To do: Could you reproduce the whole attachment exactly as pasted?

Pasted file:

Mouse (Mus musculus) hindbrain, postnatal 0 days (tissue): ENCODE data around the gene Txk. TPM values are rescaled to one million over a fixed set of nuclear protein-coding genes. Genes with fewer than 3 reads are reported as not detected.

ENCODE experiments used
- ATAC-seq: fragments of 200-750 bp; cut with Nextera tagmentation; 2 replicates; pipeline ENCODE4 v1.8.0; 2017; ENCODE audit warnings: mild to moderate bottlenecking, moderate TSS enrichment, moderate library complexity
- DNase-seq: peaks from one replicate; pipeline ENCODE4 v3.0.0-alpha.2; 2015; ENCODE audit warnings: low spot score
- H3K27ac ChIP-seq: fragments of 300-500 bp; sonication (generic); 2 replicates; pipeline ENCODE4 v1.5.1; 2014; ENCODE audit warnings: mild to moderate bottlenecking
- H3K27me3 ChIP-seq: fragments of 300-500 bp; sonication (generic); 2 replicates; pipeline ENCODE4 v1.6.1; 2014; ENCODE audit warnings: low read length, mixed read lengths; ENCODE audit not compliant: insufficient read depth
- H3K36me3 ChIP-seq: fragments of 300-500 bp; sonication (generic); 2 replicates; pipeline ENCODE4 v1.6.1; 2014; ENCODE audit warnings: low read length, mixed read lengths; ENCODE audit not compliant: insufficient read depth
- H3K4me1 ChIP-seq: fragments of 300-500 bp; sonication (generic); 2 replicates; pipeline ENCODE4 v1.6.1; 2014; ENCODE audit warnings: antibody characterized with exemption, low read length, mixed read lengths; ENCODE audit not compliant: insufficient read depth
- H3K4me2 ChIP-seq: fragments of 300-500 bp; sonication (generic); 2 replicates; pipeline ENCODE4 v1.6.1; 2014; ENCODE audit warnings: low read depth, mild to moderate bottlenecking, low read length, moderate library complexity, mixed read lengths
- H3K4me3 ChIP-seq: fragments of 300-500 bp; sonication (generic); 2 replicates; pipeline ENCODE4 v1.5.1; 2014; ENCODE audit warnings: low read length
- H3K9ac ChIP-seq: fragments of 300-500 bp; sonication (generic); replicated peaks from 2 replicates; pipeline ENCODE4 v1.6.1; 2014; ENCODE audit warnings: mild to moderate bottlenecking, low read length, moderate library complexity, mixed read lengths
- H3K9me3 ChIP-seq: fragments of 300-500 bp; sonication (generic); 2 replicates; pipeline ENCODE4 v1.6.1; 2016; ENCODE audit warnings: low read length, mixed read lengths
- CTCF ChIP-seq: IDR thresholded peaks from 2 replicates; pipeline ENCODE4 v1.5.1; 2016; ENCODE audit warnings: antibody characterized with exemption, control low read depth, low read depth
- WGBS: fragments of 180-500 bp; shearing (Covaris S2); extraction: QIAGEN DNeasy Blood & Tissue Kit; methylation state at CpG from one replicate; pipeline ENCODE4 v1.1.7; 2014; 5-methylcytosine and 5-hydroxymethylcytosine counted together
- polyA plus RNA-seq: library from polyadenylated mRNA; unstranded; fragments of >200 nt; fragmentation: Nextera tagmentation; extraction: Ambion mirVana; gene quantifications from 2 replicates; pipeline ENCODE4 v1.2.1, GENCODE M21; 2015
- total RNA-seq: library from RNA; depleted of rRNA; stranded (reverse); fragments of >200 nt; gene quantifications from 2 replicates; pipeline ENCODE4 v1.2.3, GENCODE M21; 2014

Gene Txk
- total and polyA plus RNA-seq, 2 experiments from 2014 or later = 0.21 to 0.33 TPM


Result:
Mouse (Mus musculus) hindbrain, postnatal 0 days (tissue): ENCODE data around the gene Txk. TPM values are rescaled to one million over a fixed set of nuclear protein-coding genes. Genes with fewer than 3 reads are reported as not detected.

ENCODE experiments used
- ATAC-seq: fragments of 200-750 bp; cut with Nextera tagmentation; 2 replicates; pipeline ENCODE4 v1.8.0; 2017; ENCODE audit warnings: mild to moderate bottlenecking, moderate TSS enrichment, moderate library complexity
- DNase-seq: peaks from one replicate; pipeline ENCODE4 v3.0.0-alpha.2; 2015; ENCODE audit warnings: low spot score
- H3K27ac ChIP-seq: fragments of 300-500 bp; sonication (generic); 2 replicates; pipeline ENCODE4 v1.5.1; 2014; ENCODE audit warnings: mild to moderate bottlenecking
- H3K27me3 ChIP-seq: fragments of 300-500 bp; sonication (generic); 2 replicates; pipeline ENCODE4 v1.6.1; 2014; ENCODE audit warnings: low read length, mixed read lengths; ENCODE audit not compliant: insufficient read depth
- H3K36me3 ChIP-seq: fragments of 300-500 bp; sonication (generic); 2 replicates; pipeline ENCODE4 v1.6.1; 2014; ENCODE audit warnings: low read length, mixed read lengths; ENCODE audit not compliant: insufficient read depth
- H3K4me1 ChIP-seq: fragments of 300-500 bp; sonication (generic); 2 replicates; pipeline ENCODE4 v1.6.1; 2014; ENCODE audit warnings: antibody characterized with exemption, low read length, mixed read lengths; ENCODE audit not compliant: insufficient read depth
- H3K4me2 ChIP-seq: fragments of 300-500 bp; sonication (generic); 2 replicates; pipeline ENCODE4 v1.6.1; 2014; ENCODE audit warnings: low read depth, mild to moderate bottlenecking, low read length, moderate library complexity, mixed read lengths
- H3K4me3 ChIP-seq: fragments of 300-500 bp; sonication (generic); 2 replicates; pipeline ENCODE4 v1.5.1; 2014; ENCODE audit warnings: low read length
- H3K9ac ChIP-seq: fragments of 300-500 bp; sonication (generic); replicated peaks from 2 replicates; pipeline ENCODE4 v1.6.1; 2014; ENCODE audit warnings: mild to moderate bottlenecking, low read length, moderate library complexity, mixed read lengths
- H3K9me3 ChIP-seq: fragments of 300-500 bp; sonication (generic); 2 replicates; pipeline ENCODE4 v1.6.1; 2016; ENCODE audit warnings: low read length, mixed read lengths
- CTCF ChIP-seq: IDR thresholded peaks from 2 replicates; pipeline ENCODE4 v1.5.1; 2016; ENCODE audit warnings: antibody characterized with exemption, control low read depth, low read depth
- WGBS: fragments of 180-500 bp; shearing (Covaris S2); extraction: QIAGEN DNeasy Blood & Tissue Kit; methylation state at CpG from one replicate; pipeline ENCODE4 v1.1.7; 2014; 5-methylcytosine and 5-hydroxymethylcytosine counted together
- polyA plus RNA-seq: library from polyadenylated mRNA; unstranded; fragments of >200 nt; fragmentation: Nextera tagmentation; extraction: Ambion mirVana; gene quantifications from 2 replicates; pipeline ENCODE4 v1.2.1, GENCODE M21; 2015
- total RNA-seq: library from RNA; depleted of rRNA; stranded (reverse); fragments of >200 nt; gene quantifications from 2 replicates; pipeline ENCODE4 v1.2.3, GENCODE M21; 2014

Gene Txk
- total and polyA plus RNA-seq, 2 experiments from 2014 or later = 0.21 to 0.33 TPM